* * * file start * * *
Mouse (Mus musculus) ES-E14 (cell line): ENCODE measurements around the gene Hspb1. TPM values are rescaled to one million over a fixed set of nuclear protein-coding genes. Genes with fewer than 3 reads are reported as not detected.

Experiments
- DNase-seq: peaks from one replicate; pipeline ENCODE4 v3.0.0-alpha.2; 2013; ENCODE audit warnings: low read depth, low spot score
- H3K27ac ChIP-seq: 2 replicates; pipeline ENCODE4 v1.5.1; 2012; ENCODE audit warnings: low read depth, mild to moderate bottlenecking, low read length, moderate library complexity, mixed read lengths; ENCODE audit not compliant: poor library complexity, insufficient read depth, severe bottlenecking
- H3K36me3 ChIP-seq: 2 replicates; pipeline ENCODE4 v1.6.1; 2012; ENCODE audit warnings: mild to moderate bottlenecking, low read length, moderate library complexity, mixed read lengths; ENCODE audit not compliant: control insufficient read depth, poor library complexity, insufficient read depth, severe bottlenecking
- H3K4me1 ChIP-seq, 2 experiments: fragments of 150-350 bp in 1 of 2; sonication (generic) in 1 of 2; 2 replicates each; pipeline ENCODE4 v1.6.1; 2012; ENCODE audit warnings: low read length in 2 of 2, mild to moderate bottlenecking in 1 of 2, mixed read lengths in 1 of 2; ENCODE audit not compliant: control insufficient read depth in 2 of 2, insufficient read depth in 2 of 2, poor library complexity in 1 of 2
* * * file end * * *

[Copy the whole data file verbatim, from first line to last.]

Mouse (Mus musculus) ES-E14 (cell line): ENCODE measurements around the gene Hspb1. TPM values are rescaled to one million over a fixed set of nuclear protein-coding genes. Genes with fewer than 3 reads are reported as not detected.

Experiments
- DNase-seq: peaks from one replicate; pipeline ENCODE4 v3.0.0-alpha.2; 2013; ENCODE audit warnings: low read depth, low spot score
- H3K27ac ChIP-seq: 2 replicates; pipeline ENCODE4 v1.5.1; 2012; ENCODE audit warnings: low read depth, mild to moderate bottlenecking, low read length, moderate library complexity, mixed read lengths; ENCODE audit not compliant: poor library complexity, insufficient read depth, severe bottlenecking
- H3K36me3 ChIP-seq: 2 replicates; pipeline ENCODE4 v1.6.1; 2012; ENCODE audit warnings: mild to moderate bottlenecking, low read length, moderate library complexity, mixed read lengths; ENCODE audit not compliant: control insufficient read depth, poor library complexity, insufficient read depth, severe bottlenecking
- H3K4me1 ChIP-seq, 2 experiments: fragments of 150-350 bp in 1 of 2; sonication (generic) in 1 of 2; 2 replicates each; pipeline ENCODE4 v1.6.1; 2012; ENCODE audit warnings: low read length in 2 of 2, mild to moderate bottlenecking in 1 of 2, mixed read lengths in 1 of 2; ENCODE audit not compliant: control insufficient read depth in 2 of 2, insufficient read depth in 2 of 2, poor library complexity in 1 of 2